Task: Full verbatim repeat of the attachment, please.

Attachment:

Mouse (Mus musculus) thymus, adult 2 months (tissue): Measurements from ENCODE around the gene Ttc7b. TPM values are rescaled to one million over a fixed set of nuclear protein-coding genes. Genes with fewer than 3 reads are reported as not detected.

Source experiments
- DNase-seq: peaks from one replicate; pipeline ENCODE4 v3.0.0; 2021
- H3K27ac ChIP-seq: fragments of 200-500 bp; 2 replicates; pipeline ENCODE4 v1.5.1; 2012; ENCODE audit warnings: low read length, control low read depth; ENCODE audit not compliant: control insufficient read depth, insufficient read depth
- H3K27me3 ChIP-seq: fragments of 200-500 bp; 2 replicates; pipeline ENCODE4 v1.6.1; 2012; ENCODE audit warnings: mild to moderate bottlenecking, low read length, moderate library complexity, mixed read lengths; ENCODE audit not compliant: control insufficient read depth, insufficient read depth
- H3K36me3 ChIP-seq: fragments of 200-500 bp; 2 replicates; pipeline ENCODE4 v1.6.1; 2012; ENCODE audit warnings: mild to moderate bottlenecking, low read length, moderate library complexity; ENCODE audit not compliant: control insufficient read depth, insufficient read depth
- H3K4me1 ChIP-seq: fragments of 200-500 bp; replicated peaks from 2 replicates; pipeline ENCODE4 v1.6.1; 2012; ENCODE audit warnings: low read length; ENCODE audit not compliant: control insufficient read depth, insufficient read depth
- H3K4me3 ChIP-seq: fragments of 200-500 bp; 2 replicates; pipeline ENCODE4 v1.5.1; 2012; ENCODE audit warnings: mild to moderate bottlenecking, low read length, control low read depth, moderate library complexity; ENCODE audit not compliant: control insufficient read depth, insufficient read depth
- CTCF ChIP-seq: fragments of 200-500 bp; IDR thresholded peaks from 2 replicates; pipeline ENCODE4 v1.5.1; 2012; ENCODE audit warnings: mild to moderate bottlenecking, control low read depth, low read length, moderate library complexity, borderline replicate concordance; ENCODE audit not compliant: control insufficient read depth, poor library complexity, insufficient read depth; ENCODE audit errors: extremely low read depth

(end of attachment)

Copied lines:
Mouse (Mus musculus) thymus, adult 2 months (tissue): Measurements from ENCODE around the gene Ttc7b. TPM values are rescaled to one million over a fixed set of nuclear protein-coding genes. Genes with fewer than 3 reads are reported as not detected.

Source experiments
- DNase-seq: peaks from one replicate; pipeline ENCODE4 v3.0.0; 2021
- H3K27ac ChIP-seq: fragments of 200-500 bp; 2 replicates; pipeline ENCODE4 v1.5.1; 2012; ENCODE audit warnings: low read length, control low read depth; ENCODE audit not compliant: control insufficient read depth, insufficient read depth
- H3K27me3 ChIP-seq: fragments of 200-500 bp; 2 replicates; pipeline ENCODE4 v1.6.1; 2012; ENCODE audit warnings: mild to moderate bottlenecking, low read length, moderate library complexity, mixed read lengths; ENCODE audit not compliant: control insufficient read depth, insufficient read depth
- H3K36me3 ChIP-seq: fragments of 200-500 bp; 2 replicates; pipeline ENCODE4 v1.6.1; 2012; ENCODE audit warnings: mild to moderate bottlenecking, low read length, moderate library complexity; ENCODE audit not compliant: control insufficient read depth, insufficient read depth
- H3K4me1 ChIP-seq: fragments of 200-500 bp; replicated peaks from 2 replicates; pipeline ENCODE4 v1.6.1; 2012; ENCODE audit warnings: low read length; ENCODE audit not compliant: control insufficient read depth, insufficient read depth
- H3K4me3 ChIP-seq: fragments of 200-500 bp; 2 replicates; pipeline ENCODE4 v1.5.1; 2012; ENCODE audit warnings: mild to moderate bottlenecking, low read length, control low read depth, moderate library complexity; ENCODE audit not compliant: control insufficient read depth, insufficient read depth
- CTCF ChIP-seq: fragments of 200-500 bp; IDR thresholded peaks from 2 replicates; pipeline ENCODE4 v1.5.1; 2012; ENCODE audit warnings: mild to moderate bottlenecking, control low read depth, low read length, moderate library complexity, borderline replicate concordance; ENCODE audit not compliant: control insufficient read depth, poor library complexity, insufficient read depth; ENCODE audit errors: extremely low read depth